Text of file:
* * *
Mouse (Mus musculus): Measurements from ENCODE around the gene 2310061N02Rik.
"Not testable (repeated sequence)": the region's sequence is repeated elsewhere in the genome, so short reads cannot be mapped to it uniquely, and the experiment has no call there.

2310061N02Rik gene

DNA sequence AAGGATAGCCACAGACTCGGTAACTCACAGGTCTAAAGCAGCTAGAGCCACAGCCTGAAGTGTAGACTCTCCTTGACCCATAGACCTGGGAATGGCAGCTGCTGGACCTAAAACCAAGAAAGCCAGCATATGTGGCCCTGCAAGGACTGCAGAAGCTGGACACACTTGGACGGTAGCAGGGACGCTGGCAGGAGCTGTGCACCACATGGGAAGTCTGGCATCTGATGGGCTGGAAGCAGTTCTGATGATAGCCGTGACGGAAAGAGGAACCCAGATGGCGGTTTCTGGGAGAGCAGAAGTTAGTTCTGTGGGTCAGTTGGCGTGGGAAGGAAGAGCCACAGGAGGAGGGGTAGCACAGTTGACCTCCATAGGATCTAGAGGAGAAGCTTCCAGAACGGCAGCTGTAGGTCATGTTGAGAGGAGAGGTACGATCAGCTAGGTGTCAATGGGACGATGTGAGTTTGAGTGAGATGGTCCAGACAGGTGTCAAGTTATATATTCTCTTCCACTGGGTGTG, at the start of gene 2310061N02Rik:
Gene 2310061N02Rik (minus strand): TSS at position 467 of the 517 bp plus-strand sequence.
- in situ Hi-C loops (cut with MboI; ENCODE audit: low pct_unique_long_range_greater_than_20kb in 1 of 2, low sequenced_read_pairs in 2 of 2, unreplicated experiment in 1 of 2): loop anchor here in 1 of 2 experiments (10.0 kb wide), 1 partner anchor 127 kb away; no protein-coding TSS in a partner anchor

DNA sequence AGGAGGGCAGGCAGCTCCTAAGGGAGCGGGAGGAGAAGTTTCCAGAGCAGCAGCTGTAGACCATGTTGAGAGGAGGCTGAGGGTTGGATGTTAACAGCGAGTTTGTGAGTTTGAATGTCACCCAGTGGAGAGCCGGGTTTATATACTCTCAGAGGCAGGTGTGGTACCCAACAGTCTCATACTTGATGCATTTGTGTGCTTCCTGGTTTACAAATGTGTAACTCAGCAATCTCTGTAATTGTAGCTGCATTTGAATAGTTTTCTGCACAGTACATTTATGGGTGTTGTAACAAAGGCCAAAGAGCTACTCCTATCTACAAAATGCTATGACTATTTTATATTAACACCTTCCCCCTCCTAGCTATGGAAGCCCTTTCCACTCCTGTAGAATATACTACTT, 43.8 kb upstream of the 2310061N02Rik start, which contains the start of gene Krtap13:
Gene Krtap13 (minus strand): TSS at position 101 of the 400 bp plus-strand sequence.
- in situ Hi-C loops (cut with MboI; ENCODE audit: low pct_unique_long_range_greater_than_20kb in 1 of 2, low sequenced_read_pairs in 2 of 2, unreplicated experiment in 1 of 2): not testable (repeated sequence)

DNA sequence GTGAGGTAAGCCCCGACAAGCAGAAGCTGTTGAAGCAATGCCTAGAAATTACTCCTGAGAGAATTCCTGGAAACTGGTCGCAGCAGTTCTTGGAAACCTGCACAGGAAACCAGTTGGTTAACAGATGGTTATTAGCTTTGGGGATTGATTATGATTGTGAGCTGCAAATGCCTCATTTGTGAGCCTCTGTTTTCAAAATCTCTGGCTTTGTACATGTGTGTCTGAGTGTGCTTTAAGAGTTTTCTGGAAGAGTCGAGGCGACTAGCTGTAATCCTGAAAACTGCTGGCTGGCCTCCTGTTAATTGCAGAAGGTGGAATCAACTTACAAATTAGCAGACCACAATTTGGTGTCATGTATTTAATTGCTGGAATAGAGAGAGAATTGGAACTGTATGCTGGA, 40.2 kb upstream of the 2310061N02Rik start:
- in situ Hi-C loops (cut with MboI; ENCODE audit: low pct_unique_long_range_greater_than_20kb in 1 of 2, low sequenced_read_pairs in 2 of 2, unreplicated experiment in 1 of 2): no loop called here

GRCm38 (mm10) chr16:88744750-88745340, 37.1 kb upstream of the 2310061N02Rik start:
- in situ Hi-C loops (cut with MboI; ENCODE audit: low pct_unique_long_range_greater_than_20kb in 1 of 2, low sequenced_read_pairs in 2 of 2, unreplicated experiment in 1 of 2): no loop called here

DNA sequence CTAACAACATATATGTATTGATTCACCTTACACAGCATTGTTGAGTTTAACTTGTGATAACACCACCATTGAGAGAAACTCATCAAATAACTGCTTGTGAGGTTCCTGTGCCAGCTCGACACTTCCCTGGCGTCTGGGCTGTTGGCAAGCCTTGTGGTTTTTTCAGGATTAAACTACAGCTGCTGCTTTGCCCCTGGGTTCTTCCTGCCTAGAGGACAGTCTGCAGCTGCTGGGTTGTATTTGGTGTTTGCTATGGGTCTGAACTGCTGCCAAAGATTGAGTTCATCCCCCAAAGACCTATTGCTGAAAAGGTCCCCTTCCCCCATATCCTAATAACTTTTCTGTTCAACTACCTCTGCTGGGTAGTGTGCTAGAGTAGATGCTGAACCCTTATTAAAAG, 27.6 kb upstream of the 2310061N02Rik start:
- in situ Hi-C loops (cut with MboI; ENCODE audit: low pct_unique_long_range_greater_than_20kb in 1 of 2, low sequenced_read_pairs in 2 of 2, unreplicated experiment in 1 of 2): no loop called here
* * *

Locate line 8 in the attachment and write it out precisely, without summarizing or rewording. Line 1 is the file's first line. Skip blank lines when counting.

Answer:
Gene Krtap13 (minus strand): TSS at position 101 of the 400 bp plus-strand sequence.